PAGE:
A man with the
Holtz surname delivered the sagest advice of the football season during
the halftime of the ECU’s tilt with West Virginia.
On ESPN’s national broadcast, the floppy eared Lou, with his bifocals
properly adjusted told halftime host Linda Cohn in his distinctive lisp
‘that he will soon be remembered as Skip’s dad.’
Lou Holtz, winner of 249 games, may have had a hint of bias in his
voice, but with his son’s 7-5 record in his second year at ECU, he
looks more like a prophet than a 160-pound coaching legend.
As an unemployed quarterbacks coach, Skip Holtz entered into a ‘cheap’
marriage with a once proud program, struggling for a shade of
stability. John Thompson’s ship wreck had produced two embarrassing
seasons, culminating in ECU’s 52-14 loss in Charlotte to N.C. State.
Two years later, Skip Holtz’s revamped Pirates defeated N.C. State
21-16 in enemy territory to down the same program that his father once
coached. It resulted in N.C. State’s seventh straight loss, severing
Chuck Amato from continuing to coach his alma mater.
With success comes opportunity. In the win-now-or-get-fired coaching
profession, the promotions and demotions happen at a multiplied rate.
For struggling universities, saviors come in the form of younger,
up-and-coming coaches. For Skip Holtz, who has a 46-34 collegiate
record in seven seasons, his charisma and ‘name brand’ make him a
marquee name with athletic directors looking to fill coaching vacancies.
For proud programs like Arizona St, Miami, Alabama and nearby N.C.
State, mediocrity is unacceptable. The administrators prescribe to the
‘grass is always greener on the other side’ theory. But that green
usually just translates to money, which screams louder than any fan.
A contract extension and lifetime contract may be the popular choice to
secure Holtz down for the long-term, but ECU Athletic Director Terry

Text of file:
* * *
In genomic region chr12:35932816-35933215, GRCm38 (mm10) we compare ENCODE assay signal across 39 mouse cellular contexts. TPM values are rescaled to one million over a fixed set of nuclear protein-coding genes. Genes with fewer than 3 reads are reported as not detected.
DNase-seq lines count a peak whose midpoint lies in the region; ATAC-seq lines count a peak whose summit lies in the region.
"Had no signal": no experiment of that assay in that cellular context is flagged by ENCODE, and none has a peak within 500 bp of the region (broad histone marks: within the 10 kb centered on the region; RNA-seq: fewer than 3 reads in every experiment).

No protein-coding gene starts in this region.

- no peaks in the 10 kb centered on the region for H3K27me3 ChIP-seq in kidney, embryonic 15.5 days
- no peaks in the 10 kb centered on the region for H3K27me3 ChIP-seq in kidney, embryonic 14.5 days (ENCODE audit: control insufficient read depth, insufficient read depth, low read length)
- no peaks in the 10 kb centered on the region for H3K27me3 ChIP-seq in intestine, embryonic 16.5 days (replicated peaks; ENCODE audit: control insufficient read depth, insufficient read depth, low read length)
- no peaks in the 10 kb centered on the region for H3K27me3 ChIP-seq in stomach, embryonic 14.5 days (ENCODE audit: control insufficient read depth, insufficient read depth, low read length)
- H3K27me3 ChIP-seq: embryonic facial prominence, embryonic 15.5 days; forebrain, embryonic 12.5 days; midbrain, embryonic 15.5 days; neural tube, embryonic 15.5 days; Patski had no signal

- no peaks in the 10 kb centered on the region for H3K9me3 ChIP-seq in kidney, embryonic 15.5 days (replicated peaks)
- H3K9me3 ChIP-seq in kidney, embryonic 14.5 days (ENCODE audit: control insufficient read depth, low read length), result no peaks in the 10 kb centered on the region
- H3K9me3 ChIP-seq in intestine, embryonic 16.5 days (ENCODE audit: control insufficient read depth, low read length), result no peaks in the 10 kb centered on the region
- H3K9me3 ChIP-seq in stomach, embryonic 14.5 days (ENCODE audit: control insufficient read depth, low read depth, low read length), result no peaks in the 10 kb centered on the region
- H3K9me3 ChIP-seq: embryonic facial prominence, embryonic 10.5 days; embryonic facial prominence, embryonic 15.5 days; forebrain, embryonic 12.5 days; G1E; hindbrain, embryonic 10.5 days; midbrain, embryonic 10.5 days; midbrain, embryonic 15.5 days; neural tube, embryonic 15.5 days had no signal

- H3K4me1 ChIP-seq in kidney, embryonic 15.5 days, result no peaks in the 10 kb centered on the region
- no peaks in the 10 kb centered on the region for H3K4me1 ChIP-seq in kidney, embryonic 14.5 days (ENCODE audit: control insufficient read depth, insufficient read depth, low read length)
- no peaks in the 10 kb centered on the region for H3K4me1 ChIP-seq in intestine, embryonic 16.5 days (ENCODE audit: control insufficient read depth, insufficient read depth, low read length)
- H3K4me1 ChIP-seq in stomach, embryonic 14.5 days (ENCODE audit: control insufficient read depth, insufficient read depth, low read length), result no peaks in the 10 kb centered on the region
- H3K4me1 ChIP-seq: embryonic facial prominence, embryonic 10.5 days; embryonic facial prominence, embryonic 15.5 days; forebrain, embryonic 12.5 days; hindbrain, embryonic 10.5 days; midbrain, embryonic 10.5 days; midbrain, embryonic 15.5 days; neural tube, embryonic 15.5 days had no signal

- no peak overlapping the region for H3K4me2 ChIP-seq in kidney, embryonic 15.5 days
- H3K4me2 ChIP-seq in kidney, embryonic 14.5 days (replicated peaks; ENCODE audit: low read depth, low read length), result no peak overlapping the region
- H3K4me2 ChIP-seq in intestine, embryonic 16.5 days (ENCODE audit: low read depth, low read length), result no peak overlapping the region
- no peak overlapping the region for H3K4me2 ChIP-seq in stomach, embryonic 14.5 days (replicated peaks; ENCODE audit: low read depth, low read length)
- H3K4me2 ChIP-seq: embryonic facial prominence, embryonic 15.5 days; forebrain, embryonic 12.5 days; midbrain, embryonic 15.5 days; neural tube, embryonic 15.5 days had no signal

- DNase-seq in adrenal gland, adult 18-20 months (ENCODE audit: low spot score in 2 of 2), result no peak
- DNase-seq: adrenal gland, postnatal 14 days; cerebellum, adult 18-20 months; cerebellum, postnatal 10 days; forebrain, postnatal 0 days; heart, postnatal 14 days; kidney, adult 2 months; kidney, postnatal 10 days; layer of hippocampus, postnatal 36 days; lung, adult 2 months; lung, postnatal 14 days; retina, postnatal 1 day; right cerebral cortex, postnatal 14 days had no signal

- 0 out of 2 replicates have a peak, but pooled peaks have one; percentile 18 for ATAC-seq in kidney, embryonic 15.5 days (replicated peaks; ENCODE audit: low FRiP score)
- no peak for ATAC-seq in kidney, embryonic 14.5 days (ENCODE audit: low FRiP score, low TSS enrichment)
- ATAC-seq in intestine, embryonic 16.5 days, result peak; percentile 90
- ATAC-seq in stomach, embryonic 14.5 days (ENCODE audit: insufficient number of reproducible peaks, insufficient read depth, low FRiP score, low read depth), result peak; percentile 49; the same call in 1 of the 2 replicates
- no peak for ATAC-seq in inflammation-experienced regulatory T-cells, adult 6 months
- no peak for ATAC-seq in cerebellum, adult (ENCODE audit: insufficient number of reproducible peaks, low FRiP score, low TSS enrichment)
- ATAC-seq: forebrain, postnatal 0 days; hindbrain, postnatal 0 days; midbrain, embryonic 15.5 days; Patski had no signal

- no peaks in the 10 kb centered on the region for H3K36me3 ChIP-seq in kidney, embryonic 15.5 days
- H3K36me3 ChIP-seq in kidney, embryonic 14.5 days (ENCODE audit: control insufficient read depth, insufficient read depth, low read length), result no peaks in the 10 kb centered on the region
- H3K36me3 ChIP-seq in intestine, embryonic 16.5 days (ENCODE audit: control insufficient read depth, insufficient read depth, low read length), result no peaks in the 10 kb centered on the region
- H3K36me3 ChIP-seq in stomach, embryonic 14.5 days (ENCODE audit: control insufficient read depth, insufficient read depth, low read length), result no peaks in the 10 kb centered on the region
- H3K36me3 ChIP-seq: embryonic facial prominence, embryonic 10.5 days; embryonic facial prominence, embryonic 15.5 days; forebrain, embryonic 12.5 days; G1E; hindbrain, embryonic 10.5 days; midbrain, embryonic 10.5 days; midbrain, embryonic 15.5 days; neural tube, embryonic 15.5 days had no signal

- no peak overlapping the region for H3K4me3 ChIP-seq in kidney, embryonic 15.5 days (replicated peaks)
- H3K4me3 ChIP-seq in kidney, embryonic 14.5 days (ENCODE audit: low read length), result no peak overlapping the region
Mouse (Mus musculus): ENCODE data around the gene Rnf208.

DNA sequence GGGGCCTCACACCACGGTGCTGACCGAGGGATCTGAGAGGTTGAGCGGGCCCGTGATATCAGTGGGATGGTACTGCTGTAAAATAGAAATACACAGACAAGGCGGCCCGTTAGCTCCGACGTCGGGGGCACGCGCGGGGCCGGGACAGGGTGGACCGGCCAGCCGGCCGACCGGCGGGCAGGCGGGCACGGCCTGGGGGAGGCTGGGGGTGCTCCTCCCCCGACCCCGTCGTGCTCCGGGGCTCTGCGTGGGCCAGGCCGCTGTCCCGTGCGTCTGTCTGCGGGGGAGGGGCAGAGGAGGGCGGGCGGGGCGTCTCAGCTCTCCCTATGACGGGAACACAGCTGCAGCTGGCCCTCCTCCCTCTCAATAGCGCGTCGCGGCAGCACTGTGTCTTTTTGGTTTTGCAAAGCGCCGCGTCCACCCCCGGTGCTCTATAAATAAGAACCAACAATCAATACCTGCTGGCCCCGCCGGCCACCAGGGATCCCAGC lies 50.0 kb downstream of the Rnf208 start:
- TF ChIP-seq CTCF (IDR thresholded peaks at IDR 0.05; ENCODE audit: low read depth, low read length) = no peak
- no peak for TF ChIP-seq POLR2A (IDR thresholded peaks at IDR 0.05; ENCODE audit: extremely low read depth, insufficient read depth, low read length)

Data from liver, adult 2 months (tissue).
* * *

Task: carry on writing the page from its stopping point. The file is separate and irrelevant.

Holland doesn’t seem to be ready to award a seven figure deal.
“We will eventually lose some staff members,” said Holland, who labeled
the quandary as a “good one.” I think we’ve done a great job,
particularly in the college environment of hanging onto them so far.
We’re going to do everything we can to hang on them until they have a
great opportunity to do something at a higher level.”
Holtz, who said that neither he nor a member of his staff anticipates
receiving calls from other programs, isn’t politicking for jobs.
“There’s a lot of merit to having the opportunity to build a program,”
said Holtz, citing his tough decision to leave the University of
Connecticut to be closer to his sick mother.
“I would like to have the opportunity to win a national championship
and coach for 20 more years because it’s a profession that I love to
Holtz considers himself a “mut” having moved so much as a coach’s son.
Even though he wants to prevent the same burden on his three children,
his goals and salary demand will likely soon outgrow ECU’s reach.
Asked if ECU can win and fulfill his national championship goals, Holtz
replied candidly, “in the present state, not being in the BCS, probably